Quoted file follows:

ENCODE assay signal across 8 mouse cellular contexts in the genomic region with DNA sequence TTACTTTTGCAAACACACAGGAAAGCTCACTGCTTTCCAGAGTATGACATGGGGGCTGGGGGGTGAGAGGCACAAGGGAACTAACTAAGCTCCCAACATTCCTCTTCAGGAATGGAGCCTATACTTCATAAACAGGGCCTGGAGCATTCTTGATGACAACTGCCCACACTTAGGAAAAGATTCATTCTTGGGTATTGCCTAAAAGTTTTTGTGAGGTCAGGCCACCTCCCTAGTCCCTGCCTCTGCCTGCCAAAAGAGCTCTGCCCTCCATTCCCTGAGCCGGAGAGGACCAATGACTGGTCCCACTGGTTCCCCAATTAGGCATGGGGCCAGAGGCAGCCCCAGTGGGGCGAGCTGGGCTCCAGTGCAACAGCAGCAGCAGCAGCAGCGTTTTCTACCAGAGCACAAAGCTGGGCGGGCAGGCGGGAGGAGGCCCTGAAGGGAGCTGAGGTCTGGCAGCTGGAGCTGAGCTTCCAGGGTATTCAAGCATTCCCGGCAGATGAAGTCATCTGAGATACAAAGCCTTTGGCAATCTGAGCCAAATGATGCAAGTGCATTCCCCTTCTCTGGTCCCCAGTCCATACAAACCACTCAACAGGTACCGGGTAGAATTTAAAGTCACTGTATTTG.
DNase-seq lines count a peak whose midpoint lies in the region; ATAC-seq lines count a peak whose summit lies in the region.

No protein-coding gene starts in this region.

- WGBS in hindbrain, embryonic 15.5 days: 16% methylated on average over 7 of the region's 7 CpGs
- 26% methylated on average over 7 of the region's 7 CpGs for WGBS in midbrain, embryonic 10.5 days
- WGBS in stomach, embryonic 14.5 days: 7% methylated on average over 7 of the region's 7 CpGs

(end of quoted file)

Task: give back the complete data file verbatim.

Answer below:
ENCODE assay signal across 8 mouse cellular contexts in the genomic region with DNA sequence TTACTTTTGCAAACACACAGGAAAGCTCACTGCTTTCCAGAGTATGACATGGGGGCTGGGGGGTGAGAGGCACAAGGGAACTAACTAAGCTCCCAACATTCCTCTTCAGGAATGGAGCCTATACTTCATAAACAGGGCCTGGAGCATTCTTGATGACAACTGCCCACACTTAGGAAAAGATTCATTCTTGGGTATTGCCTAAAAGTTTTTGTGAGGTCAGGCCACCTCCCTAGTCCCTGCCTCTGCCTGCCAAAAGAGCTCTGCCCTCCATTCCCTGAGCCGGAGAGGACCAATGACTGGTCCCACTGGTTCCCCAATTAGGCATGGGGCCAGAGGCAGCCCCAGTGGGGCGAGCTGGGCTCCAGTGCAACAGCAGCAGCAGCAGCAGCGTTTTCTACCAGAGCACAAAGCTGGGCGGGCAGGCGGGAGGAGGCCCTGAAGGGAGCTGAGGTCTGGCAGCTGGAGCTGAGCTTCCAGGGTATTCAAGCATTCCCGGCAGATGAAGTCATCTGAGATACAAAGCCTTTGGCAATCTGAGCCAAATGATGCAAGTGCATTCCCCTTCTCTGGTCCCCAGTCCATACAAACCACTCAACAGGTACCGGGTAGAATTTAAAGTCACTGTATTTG.
DNase-seq lines count a peak whose midpoint lies in the region; ATAC-seq lines count a peak whose summit lies in the region.

No protein-coding gene starts in this region.

- WGBS in hindbrain, embryonic 15.5 days: 16% methylated on average over 7 of the region's 7 CpGs
- 26% methylated on average over 7 of the region's 7 CpGs for WGBS in midbrain, embryonic 10.5 days
- WGBS in stomach, embryonic 14.5 days: 7% methylated on average over 7 of the region's 7 CpGs